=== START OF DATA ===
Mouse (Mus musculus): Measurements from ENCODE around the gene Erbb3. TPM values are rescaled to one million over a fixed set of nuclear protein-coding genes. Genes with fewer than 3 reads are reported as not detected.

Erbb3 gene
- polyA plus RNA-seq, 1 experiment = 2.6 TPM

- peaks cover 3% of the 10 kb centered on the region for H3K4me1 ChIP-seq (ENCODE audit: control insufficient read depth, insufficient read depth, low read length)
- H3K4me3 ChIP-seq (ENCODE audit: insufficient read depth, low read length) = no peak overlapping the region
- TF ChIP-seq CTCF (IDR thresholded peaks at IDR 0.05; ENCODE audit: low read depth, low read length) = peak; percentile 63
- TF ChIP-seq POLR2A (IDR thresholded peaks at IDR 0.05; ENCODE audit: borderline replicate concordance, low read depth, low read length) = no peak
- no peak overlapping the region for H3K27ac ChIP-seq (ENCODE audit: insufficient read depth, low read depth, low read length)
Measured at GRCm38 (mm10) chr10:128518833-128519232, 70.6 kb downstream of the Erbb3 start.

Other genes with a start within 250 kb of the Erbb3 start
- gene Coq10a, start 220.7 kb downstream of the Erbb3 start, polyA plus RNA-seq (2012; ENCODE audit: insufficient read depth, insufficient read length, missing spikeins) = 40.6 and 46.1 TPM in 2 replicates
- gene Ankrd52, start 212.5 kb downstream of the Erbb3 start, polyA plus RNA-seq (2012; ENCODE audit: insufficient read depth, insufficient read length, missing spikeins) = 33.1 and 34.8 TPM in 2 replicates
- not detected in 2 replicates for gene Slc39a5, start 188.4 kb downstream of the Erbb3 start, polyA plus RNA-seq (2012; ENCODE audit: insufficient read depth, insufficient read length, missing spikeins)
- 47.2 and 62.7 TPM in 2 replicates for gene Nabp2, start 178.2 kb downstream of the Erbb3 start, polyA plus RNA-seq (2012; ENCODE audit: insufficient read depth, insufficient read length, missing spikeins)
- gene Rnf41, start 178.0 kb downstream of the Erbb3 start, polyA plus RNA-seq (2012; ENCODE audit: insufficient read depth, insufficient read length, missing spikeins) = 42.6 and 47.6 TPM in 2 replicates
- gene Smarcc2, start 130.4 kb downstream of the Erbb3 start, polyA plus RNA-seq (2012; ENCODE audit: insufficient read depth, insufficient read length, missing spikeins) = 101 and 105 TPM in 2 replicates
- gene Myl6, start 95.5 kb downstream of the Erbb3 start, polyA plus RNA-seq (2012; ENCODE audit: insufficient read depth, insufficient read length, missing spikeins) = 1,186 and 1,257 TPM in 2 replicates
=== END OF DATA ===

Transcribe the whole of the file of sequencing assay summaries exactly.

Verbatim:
Mouse (Mus musculus): Measurements from ENCODE around the gene Erbb3. TPM values are rescaled to one million over a fixed set of nuclear protein-coding genes. Genes with fewer than 3 reads are reported as not detected.

Erbb3 gene
- polyA plus RNA-seq, 1 experiment = 2.6 TPM

- peaks cover 3% of the 10 kb centered on the region for H3K4me1 ChIP-seq (ENCODE audit: control insufficient read depth, insufficient read depth, low read length)
- H3K4me3 ChIP-seq (ENCODE audit: insufficient read depth, low read length) = no peak overlapping the region
- TF ChIP-seq CTCF (IDR thresholded peaks at IDR 0.05; ENCODE audit: low read depth, low read length) = peak; percentile 63
- TF ChIP-seq POLR2A (IDR thresholded peaks at IDR 0.05; ENCODE audit: borderline replicate concordance, low read depth, low read length) = no peak
- no peak overlapping the region for H3K27ac ChIP-seq (ENCODE audit: insufficient read depth, low read depth, low read length)
Measured at GRCm38 (mm10) chr10:128518833-128519232, 70.6 kb downstream of the Erbb3 start.

Other genes with a start within 250 kb of the Erbb3 start
- gene Coq10a, start 220.7 kb downstream of the Erbb3 start, polyA plus RNA-seq (2012; ENCODE audit: insufficient read depth, insufficient read length, missing spikeins) = 40.6 and 46.1 TPM in 2 replicates
- gene Ankrd52, start 212.5 kb downstream of the Erbb3 start, polyA plus RNA-seq (2012; ENCODE audit: insufficient read depth, insufficient read length, missing spikeins) = 33.1 and 34.8 TPM in 2 replicates
- not detected in 2 replicates for gene Slc39a5, start 188.4 kb downstream of the Erbb3 start, polyA plus RNA-seq (2012; ENCODE audit: insufficient read depth, insufficient read length, missing spikeins)
- 47.2 and 62.7 TPM in 2 replicates for gene Nabp2, start 178.2 kb downstream of the Erbb3 start, polyA plus RNA-seq (2012; ENCODE audit: insufficient read depth, insufficient read length, missing spikeins)
- gene Rnf41, start 178.0 kb downstream of the Erbb3 start, polyA plus RNA-seq (2012; ENCODE audit: insufficient read depth, insufficient read length, missing spikeins) = 42.6 and 47.6 TPM in 2 replicates
- gene Smarcc2, start 130.4 kb downstream of the Erbb3 start, polyA plus RNA-seq (2012; ENCODE audit: insufficient read depth, insufficient read length, missing spikeins) = 101 and 105 TPM in 2 replicates
- gene Myl6, start 95.5 kb downstream of the Erbb3 start, polyA plus RNA-seq (2012; ENCODE audit: insufficient read depth, insufficient read length, missing spikeins) = 1,186 and 1,257 TPM in 2 replicates